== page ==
Friday 22 January 2021 1:48 pm

WandaVision Episode 3 review: a not-so-groovy 70s episode

James is one of City A.M.'s film critics and a regular on both TV and radio discussing the latest movie releases

SPOILER WARNING: this review contains spoilers for all current episodes of WandaVision.

Disney+’s WandaVision opened up with a double bill of episodes last week, presumably to introduce what is quite a trippy concept if you’re not Marvel literate. Avenger Wanda (Elizabeth Olsen) and her android lover Vision (Paul Bettany) are living in literal sitcom bliss following the events of Avengers: Endgame. The first two episodes saw them living out the domestic ideal in the 50s and 60s, with heavy hints that not everything is as it seems, and that this may be a fiction of Wanda’s making. 

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This week, the hair got bigger, and so did the clues. Episode 3 was in the style of a Seventies sitcom, with Vision and Wanda dealing with the sudden pregnancy that was revealed in the final moments of Episode 2. As the doctor (Randy Oglesby) examines Wanda, Vision can’t help but question how they became so heavily pregnant in hours, but like all mysteries inside this bubble, it’s shaken off quickly and they get into the process of preparing for baby. 

Thus far, the show is as much an exercise in style as it is in storytelling. The look and dialogue feel very authentic as a sitcom, which is important as there are many scenes that just play for laughs (Vision speedreading a pregnancy manual, or rushing the doctor round at the speed of flight). These seemingly frivolous segments are setting us up for the moments of realisation, such as when the couple realise that “something’s wrong here”, before Wanda corrects the timeline and carries on with the delusion.

As the episode draws to a close, Wanda goes into labour and visual gags ensue. When her waters break, it rains; when the baby’s near, an actual stork turns up… you get the idea. At the precisely wrong moment, Geraldine (Teyonah Parris) turns up and after some comedy distraction helps deliver twins while Vision is fetching the doctor. All is well, until the new arrivals remind Wanda that she was a twin, and her brother was called Pietro (Aaron Taylor-Johnson). Geraldine confirms that he was killed by Ultron, and this piercing of reality angers Wanda, who questions the sword symbol on her guest’s necklace. 

While this is happening, Vision is outside talking to neighbours Agnes (Katherine Hahn) and Herb (David Payton), who are concerned about Geraldine being alone with Wanda. When Vision presses, Herb blurts out “she came here because we’re all-“ before Agnes stops him. When Vision returns, we see a contented Wanda, who says that Geraldine “had to run”. In fact, it’s revealed she’s been ejected through a TV screen like portal, landing outside a military style camp and surrounded by agents.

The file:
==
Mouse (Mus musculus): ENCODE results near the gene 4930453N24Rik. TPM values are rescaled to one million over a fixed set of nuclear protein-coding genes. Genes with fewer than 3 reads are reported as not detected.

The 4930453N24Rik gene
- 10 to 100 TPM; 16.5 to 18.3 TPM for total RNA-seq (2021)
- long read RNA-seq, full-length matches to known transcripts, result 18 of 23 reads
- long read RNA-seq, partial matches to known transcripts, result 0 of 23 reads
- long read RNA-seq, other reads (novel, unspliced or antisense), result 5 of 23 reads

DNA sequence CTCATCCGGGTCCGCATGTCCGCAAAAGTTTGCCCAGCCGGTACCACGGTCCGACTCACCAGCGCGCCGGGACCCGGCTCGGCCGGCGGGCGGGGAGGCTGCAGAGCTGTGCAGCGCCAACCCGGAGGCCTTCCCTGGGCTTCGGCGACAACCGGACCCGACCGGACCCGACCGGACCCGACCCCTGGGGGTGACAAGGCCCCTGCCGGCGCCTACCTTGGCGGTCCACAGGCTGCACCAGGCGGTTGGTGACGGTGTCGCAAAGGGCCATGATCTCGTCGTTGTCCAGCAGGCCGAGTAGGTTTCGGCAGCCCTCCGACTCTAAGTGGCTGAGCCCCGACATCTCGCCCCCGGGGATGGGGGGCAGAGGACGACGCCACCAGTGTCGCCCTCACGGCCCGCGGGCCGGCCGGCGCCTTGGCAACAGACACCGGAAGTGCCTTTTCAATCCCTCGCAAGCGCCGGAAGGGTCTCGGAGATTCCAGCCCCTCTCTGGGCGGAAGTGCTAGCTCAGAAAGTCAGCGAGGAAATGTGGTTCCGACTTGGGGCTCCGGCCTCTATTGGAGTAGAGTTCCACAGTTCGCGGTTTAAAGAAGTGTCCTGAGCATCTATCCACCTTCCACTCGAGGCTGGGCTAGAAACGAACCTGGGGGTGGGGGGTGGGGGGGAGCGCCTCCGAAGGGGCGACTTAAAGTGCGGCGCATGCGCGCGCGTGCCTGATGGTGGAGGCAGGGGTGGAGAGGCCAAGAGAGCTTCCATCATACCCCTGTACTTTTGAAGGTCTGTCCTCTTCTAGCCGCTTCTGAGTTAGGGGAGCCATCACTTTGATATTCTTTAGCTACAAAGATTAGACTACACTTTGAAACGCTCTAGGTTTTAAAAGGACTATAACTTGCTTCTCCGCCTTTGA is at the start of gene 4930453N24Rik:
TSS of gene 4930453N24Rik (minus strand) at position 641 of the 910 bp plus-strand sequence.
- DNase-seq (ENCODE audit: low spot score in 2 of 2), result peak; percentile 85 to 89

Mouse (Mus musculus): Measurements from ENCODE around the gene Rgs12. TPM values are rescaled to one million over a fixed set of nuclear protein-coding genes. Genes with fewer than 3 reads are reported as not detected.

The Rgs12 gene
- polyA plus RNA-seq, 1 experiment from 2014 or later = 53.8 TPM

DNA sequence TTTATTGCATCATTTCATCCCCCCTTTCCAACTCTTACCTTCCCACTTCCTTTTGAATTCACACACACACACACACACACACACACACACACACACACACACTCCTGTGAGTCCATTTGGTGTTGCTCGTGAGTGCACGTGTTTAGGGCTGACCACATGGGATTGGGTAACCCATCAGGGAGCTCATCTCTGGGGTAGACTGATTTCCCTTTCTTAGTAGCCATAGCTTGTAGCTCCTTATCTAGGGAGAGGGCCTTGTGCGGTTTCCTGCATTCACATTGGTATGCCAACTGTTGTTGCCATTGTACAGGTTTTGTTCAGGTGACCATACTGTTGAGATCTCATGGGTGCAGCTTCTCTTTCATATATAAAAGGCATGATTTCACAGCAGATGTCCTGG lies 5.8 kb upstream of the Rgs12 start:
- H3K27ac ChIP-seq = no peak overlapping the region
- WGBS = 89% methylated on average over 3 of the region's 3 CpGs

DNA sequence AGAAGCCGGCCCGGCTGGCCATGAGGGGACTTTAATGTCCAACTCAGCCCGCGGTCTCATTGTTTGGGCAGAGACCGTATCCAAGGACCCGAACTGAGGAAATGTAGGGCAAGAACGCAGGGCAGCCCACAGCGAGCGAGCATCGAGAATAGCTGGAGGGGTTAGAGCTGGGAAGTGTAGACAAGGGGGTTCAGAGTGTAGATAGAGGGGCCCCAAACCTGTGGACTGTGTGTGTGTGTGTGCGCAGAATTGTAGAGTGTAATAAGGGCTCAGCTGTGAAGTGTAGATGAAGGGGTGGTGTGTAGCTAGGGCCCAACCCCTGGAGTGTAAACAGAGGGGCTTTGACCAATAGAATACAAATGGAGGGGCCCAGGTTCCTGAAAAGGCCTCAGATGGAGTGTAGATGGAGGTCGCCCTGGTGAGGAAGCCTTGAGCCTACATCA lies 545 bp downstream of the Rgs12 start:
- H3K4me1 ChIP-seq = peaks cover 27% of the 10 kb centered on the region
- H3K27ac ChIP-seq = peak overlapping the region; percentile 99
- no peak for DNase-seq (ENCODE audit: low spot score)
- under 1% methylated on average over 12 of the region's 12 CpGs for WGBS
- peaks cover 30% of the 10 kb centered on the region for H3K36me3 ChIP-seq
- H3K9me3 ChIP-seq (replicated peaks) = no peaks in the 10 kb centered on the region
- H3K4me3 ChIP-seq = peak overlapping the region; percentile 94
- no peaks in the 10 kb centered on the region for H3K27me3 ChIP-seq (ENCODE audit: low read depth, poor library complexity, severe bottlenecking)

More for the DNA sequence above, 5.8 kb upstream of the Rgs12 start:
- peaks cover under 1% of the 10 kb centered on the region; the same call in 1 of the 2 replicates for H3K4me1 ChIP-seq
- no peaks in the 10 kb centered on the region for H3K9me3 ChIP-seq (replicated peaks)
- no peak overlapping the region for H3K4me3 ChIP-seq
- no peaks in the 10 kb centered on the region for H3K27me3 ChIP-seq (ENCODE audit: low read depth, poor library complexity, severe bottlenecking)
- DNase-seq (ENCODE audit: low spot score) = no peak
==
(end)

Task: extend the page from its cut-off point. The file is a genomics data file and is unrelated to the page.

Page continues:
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There are a few reveals here, although you would have to have done some reading to confirm them. The sword on Geraldine’s necklace seems to mean S.W.O.R.D. –  Sentient Weapon Observation and Response Division, a kind of space-based version of the organisation SHIELD that we have seen throughout the Marvel Universe. This, and the previous Marvel press release, confirms that Geraldine is in fact Monica Rambeau, the grown-up daughter of Captain Marvel’s best friend Maria who is clearly trying to penetrate the bubble Wanda has created. Outside of the title characters, she may be the hero of the show, trying to work out what’s happening. 

But what was Herb was referring to? Will Wanda conjure up her brother to deal with her grief? It’s all still a mystery, although there’s a treasure trove of hints and Easter Eggs. The names suggested for the babies, Tommy and Billy, refer to their children in the comic books (known as Speed and Wiccan in the Young Avengers). We get another ominous commercial for bathroom product Hydra Soak (“when you want to get away…”). The end scene also suggests this reality is something tangible that the outside world can enter, provide that they avoid Geraldine/Monica’s tactics and abide by the fantasy. 

It’s confusing, but still compelling. Disney and Marvel could very well have thrown out an explosion-of-the-week action series for their first Disney+ offering, but in WandaVision it has gone for something more nuanced that will reward fans who have followed the brand for nearly thirteen years of storytelling. It will require some huge payoffs as the story progresses, but for now the breadcrumbs of information are keeping us fed. 

New episodes of WandaVision are available every Friday on Disney+. 

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